Random Samples - News from the World of Engineering

Biomedical engineering

Virtual Instruments in Undergraduate Biomedical Engineering Laboratories

Many BME graduates will immediately enter industry, and PC-based virtual instrument training is increasingly seen as a cost effective way to expose students to modern tolls and equipment, and ultimately to prepare them for modern industry. Access to virtual tools can help students make real-world correlations with theory and learn data capture, processing and presentation skills. IEEE Engineering in Medicine & Biology Magazine, Vol. 22 No. 4, July/August 2003.

Civil Engineering

Continuing Education – Is it making the grade”

Almost half of states require professional engineers to take continuing education courses as a condition of their license. Sounds good, right? Helps people stay current in changes to technology and regulations, right? Maybe not. Critics say “course quality and content do little to protect the public or enhance professional skills.” Engineering News-Record, October 27, 2003.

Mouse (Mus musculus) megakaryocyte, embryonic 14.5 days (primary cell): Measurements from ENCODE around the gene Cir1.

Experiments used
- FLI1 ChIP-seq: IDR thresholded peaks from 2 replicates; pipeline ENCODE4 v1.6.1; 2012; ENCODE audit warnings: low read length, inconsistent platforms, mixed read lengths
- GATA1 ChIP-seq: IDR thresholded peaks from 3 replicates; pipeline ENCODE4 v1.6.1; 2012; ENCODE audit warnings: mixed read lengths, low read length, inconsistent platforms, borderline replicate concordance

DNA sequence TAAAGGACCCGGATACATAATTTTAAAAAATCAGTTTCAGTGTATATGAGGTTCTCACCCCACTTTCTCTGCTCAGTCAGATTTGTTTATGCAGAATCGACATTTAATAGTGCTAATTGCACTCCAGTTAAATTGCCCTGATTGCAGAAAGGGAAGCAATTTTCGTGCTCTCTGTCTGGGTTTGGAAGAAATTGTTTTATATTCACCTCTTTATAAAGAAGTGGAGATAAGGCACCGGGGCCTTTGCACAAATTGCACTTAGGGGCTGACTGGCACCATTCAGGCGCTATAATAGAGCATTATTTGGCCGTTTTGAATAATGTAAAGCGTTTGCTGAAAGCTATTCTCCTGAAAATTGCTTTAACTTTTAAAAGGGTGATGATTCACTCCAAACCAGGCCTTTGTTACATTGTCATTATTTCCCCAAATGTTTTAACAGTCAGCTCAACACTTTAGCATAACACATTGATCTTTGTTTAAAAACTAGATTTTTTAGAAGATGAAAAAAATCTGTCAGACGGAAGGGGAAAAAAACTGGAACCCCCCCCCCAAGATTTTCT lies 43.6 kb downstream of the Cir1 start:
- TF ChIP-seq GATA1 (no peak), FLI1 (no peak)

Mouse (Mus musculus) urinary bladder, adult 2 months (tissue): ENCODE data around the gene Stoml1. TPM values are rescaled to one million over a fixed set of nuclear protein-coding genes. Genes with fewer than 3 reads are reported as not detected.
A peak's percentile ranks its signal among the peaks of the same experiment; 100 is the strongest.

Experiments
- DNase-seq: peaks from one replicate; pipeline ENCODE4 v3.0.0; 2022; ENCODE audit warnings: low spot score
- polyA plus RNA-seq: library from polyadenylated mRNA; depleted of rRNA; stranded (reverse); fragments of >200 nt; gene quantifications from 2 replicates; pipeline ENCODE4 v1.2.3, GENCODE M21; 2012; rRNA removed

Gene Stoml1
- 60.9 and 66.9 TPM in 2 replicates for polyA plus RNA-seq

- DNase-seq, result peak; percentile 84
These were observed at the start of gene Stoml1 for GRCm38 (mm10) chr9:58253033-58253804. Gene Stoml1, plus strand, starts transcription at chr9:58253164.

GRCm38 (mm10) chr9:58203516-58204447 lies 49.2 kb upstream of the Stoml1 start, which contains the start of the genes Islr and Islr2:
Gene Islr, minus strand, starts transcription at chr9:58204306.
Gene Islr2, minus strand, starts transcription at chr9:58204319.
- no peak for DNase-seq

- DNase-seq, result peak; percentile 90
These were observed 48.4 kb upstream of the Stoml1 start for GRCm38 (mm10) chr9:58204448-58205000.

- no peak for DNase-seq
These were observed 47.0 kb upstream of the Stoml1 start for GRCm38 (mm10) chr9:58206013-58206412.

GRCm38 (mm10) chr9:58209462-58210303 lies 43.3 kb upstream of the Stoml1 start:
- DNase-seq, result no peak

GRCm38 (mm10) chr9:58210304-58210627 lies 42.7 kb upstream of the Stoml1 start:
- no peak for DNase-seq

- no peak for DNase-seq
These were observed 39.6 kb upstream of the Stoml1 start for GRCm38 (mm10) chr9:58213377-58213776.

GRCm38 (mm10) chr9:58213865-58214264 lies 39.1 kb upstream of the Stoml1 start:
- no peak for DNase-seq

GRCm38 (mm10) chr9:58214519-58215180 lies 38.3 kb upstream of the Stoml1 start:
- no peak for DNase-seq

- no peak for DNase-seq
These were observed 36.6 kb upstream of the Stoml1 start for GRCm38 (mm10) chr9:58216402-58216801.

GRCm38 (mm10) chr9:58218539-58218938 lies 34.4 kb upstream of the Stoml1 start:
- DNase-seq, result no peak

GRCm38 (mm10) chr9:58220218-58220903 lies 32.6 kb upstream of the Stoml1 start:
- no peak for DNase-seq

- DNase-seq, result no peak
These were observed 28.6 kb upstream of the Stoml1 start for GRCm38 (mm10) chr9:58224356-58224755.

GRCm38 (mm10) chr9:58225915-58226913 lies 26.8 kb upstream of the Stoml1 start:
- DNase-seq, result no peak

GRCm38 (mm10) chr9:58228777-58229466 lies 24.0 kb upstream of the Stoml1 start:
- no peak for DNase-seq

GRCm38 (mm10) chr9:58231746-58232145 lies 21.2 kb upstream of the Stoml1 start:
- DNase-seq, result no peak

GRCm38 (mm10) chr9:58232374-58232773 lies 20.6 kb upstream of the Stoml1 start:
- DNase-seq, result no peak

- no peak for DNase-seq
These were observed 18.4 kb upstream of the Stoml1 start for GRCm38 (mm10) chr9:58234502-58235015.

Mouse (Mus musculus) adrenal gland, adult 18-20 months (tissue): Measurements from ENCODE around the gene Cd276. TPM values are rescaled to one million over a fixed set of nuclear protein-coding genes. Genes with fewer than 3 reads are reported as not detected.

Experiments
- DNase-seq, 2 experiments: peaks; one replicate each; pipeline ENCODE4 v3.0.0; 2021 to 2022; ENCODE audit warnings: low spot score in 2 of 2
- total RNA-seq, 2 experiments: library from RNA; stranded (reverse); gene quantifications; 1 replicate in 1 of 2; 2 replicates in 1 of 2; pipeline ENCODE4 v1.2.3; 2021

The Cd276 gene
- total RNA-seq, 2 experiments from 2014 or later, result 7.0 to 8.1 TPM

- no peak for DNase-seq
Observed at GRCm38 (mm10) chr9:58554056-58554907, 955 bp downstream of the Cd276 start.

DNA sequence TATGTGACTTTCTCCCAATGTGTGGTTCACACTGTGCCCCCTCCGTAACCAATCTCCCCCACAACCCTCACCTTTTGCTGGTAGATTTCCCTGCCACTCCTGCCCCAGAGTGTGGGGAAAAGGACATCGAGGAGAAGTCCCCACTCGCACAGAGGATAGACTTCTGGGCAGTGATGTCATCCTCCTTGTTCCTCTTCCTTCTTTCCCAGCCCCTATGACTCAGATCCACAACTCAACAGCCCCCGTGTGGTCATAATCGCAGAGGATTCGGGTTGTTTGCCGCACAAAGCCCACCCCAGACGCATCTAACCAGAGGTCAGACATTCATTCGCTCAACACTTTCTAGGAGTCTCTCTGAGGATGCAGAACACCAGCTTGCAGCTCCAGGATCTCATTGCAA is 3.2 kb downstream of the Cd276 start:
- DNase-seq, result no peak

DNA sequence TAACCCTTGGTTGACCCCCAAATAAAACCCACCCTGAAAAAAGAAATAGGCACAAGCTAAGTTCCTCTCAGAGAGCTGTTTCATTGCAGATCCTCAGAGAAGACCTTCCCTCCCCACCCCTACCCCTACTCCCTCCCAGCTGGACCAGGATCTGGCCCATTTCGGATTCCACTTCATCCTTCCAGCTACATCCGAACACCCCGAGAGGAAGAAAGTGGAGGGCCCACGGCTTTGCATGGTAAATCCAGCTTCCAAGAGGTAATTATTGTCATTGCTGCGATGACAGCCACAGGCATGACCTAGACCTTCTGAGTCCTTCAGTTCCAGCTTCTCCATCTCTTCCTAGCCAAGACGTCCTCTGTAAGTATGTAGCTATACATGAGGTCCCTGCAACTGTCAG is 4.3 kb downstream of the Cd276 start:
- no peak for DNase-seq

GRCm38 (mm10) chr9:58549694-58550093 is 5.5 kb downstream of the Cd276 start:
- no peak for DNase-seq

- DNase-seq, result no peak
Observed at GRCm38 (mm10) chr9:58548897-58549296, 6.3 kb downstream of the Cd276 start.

Electrical Engineering

Buildings Take Control

Inside a typical office building are lots of systems that don’t work together. That’s starting to change thanks to two emerging protocols. Air-conditioning and fire alarm systems have started talking to each other and the conversation will save lives and money. And buildings will become more comfortable and efficient too. IEEE Spectrum, August 2003.

Engineering Management

The High Cost of Accurate Information

According to the American Marketing Association, in 2001 U.S. corporations spent $5.5 billion on market research alone–— not counting the cost of software and other information technology. Business academics are lauding the investment. But some wonder how to tell when there’s “too much” information. After all, information alone is seldom obvious in its implications for business decisions, and interpretation is what gives information meaning. Read more in IEEE Engineering Management Review, Vol. 31 No. 3, third quarter, 2003.

Mechanical Engineering

Robots Teachers’ Assistants – Low-Cost Robots for Research and Training Activities

Need a teaching assistant? Maybe you should use a robot instead. Low-cost robots can serve as teaching aids in many engineering courses. For example, ask a student to adapt an available robot and its extremity to a specific manipulative task. This requires the students to have in-depth understanding of the task and action sequence, and programming skills. These types of assignments naturally take time, and lend themselves well to cross-disciplinary training. IEEE Robotics & Automation, Vol. 10, No. 3, Sept. 2003.